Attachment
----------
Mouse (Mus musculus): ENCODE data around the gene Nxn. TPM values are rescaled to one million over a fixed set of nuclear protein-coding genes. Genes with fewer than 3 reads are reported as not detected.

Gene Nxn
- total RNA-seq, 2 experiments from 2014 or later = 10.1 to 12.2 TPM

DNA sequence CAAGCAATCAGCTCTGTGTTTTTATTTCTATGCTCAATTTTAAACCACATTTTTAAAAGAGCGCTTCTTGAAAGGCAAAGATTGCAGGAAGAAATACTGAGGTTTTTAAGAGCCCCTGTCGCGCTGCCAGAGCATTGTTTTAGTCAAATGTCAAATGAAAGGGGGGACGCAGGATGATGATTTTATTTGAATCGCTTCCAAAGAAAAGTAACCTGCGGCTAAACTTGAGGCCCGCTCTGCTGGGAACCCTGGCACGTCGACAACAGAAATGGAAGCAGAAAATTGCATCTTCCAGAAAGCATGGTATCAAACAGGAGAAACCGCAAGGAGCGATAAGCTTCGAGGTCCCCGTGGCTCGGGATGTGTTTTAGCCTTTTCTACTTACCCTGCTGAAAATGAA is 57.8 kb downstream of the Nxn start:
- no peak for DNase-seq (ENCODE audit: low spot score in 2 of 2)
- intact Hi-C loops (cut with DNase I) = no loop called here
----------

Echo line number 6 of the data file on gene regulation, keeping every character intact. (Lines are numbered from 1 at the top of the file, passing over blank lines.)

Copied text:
- intact Hi-C loops (cut with DNase I) = no loop called here